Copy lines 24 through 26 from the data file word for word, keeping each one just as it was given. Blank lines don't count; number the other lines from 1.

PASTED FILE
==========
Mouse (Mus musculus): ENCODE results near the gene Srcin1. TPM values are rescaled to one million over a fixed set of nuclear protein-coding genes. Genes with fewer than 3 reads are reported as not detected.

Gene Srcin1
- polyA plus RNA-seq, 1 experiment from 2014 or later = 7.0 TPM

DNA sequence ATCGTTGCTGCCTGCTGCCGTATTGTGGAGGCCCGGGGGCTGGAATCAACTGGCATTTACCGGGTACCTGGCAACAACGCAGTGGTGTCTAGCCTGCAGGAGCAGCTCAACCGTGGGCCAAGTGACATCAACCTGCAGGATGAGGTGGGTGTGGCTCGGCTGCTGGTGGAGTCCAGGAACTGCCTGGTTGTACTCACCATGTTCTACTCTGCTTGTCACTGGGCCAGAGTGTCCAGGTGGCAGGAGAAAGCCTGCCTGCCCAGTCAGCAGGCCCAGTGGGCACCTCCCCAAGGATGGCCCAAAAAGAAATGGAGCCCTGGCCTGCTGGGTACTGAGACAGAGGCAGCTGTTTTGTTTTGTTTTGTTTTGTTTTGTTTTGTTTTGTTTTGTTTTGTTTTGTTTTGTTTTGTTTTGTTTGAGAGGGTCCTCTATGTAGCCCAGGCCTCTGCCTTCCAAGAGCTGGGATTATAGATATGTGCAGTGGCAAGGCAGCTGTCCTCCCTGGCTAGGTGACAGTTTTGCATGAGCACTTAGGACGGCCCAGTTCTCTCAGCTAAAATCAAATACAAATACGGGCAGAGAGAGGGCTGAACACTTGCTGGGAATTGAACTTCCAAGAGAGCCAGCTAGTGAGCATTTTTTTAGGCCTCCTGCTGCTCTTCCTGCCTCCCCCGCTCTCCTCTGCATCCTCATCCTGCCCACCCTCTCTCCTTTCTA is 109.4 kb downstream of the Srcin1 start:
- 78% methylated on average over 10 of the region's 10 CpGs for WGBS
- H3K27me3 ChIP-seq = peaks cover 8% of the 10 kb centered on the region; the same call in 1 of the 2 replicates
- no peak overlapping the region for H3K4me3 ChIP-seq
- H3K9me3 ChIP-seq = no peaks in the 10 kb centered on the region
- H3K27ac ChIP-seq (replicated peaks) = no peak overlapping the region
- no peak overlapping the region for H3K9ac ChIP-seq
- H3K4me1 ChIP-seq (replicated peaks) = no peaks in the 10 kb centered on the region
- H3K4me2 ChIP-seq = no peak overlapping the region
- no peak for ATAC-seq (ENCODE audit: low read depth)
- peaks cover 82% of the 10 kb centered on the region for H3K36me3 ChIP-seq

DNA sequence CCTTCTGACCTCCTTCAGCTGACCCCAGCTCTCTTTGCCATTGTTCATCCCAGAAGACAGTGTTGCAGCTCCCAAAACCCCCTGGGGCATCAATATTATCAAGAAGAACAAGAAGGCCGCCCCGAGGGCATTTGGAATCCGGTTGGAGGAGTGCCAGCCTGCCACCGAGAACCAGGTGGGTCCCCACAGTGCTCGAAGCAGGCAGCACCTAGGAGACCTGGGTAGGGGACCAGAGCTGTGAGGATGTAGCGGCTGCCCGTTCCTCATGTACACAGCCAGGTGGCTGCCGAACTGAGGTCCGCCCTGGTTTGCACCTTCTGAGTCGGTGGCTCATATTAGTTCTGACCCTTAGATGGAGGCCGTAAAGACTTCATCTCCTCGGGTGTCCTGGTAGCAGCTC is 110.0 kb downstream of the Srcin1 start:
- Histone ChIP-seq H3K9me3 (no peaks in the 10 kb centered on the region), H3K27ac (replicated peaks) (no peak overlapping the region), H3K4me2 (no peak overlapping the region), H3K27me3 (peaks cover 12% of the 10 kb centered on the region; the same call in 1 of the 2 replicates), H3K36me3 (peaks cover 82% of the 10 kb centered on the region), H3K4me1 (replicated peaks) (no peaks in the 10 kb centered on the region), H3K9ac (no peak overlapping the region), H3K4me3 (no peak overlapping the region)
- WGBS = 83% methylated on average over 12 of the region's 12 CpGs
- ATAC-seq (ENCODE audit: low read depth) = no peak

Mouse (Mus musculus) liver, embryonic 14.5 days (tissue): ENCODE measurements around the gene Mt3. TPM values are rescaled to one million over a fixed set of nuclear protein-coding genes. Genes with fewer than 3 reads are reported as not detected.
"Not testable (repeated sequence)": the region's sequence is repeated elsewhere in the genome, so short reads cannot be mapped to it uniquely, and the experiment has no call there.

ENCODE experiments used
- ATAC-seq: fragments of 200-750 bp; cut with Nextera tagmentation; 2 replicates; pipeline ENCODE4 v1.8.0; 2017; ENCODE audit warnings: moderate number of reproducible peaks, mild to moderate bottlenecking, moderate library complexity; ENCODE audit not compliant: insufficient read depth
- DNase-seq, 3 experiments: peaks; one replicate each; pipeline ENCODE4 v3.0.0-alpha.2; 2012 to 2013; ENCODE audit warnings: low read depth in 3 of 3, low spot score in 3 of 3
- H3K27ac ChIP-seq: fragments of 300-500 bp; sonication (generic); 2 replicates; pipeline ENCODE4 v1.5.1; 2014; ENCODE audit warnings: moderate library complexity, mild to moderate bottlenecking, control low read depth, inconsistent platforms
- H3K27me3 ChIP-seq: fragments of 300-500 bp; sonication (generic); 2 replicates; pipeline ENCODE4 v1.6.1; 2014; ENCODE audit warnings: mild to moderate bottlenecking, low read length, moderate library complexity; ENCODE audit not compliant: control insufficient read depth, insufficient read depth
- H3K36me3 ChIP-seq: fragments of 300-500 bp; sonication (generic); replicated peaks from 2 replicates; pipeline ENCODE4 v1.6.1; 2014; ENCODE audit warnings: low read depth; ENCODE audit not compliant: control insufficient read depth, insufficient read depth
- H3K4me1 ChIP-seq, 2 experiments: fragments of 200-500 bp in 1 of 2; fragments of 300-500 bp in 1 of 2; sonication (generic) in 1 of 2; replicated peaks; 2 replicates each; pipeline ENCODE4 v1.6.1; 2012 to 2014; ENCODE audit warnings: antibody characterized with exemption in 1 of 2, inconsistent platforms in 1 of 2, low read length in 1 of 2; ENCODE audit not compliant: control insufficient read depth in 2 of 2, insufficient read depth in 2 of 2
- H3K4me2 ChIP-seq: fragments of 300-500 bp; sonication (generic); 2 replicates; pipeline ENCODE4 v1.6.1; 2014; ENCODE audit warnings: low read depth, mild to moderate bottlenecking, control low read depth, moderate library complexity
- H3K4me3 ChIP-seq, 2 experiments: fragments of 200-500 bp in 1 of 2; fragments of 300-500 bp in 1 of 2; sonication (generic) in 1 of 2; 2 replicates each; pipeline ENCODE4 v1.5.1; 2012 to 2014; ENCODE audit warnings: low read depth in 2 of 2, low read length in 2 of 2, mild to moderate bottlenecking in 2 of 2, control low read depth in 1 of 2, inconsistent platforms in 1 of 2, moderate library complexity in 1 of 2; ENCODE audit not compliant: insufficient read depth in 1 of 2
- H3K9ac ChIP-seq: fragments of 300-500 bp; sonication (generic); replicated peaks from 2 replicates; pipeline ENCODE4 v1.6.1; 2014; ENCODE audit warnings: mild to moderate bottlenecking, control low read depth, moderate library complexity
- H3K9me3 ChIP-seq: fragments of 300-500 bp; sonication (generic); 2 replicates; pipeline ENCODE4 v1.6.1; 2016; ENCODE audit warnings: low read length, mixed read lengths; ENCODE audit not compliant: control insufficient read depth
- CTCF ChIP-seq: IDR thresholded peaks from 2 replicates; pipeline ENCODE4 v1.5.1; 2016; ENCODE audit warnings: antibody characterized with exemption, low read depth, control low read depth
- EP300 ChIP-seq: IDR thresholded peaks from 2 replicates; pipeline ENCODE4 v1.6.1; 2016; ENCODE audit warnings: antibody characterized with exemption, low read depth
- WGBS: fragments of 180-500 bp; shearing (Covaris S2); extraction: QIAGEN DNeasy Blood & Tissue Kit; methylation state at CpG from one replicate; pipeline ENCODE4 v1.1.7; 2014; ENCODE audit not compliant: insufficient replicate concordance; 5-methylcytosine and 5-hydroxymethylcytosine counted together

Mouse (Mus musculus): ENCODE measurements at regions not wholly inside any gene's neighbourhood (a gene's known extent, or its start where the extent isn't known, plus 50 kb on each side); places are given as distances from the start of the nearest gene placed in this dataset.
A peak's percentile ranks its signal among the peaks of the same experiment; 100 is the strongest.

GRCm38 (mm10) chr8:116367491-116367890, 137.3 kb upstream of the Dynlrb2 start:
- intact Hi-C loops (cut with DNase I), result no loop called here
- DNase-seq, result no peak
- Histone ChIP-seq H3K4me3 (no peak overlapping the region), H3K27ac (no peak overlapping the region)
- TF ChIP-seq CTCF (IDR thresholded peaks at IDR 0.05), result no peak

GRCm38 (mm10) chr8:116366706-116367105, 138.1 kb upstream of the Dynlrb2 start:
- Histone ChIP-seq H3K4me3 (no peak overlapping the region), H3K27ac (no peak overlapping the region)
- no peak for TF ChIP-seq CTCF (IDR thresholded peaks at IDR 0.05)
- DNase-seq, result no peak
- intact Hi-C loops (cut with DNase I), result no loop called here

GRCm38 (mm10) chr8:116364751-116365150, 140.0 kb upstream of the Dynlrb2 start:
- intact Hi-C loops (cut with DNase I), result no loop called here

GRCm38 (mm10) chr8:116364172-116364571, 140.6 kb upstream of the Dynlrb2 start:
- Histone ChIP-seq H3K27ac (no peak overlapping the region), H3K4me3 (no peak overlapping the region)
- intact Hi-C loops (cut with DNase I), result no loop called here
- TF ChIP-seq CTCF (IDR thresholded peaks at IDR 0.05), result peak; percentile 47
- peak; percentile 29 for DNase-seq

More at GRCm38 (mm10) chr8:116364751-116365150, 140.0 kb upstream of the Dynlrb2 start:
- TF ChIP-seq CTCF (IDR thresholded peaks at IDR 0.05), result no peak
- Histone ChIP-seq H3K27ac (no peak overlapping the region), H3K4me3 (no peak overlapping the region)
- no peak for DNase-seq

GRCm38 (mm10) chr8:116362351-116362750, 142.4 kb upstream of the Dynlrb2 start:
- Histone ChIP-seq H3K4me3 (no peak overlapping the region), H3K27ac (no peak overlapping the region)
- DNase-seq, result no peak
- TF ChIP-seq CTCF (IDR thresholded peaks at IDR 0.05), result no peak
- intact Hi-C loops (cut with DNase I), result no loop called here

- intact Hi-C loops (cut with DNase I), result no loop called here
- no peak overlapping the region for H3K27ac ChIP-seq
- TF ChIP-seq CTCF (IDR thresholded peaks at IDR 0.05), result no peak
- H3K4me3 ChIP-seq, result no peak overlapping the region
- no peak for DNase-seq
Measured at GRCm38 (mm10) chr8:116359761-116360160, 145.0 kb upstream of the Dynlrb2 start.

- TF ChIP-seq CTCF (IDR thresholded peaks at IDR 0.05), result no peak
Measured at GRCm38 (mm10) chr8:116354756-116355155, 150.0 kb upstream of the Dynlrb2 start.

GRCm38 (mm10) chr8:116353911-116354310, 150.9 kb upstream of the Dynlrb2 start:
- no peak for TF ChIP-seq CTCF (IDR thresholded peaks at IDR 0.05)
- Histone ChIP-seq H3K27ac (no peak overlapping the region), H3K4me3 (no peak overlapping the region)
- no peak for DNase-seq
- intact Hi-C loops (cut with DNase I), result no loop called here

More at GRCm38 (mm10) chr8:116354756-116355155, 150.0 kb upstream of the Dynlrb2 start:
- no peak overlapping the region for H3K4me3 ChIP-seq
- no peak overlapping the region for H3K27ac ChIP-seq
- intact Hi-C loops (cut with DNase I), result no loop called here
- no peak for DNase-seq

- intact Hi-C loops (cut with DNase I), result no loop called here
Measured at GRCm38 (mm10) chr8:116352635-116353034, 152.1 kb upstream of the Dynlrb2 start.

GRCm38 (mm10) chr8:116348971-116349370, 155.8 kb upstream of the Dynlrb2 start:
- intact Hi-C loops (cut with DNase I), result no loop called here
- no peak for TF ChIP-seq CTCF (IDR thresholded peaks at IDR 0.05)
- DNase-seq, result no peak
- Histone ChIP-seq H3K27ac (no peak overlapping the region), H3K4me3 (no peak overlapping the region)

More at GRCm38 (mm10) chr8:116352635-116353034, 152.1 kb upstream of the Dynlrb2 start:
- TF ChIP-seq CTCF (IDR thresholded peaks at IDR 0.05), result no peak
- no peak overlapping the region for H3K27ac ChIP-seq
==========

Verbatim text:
- H3K27ac ChIP-seq: fragments of 300-500 bp; sonication (generic); 2 replicates; pipeline ENCODE4 v1.5.1; 2014; ENCODE audit warnings: moderate library complexity, mild to moderate bottlenecking, control low read depth, inconsistent platforms
- H3K27me3 ChIP-seq: fragments of 300-500 bp; sonication (generic); 2 replicates; pipeline ENCODE4 v1.6.1; 2014; ENCODE audit warnings: mild to moderate bottlenecking, low read length, moderate library complexity; ENCODE audit not compliant: control insufficient read depth, insufficient read depth
- H3K36me3 ChIP-seq: fragments of 300-500 bp; sonication (generic); replicated peaks from 2 replicates; pipeline ENCODE4 v1.6.1; 2014; ENCODE audit warnings: low read depth; ENCODE audit not compliant: control insufficient read depth, insufficient read depth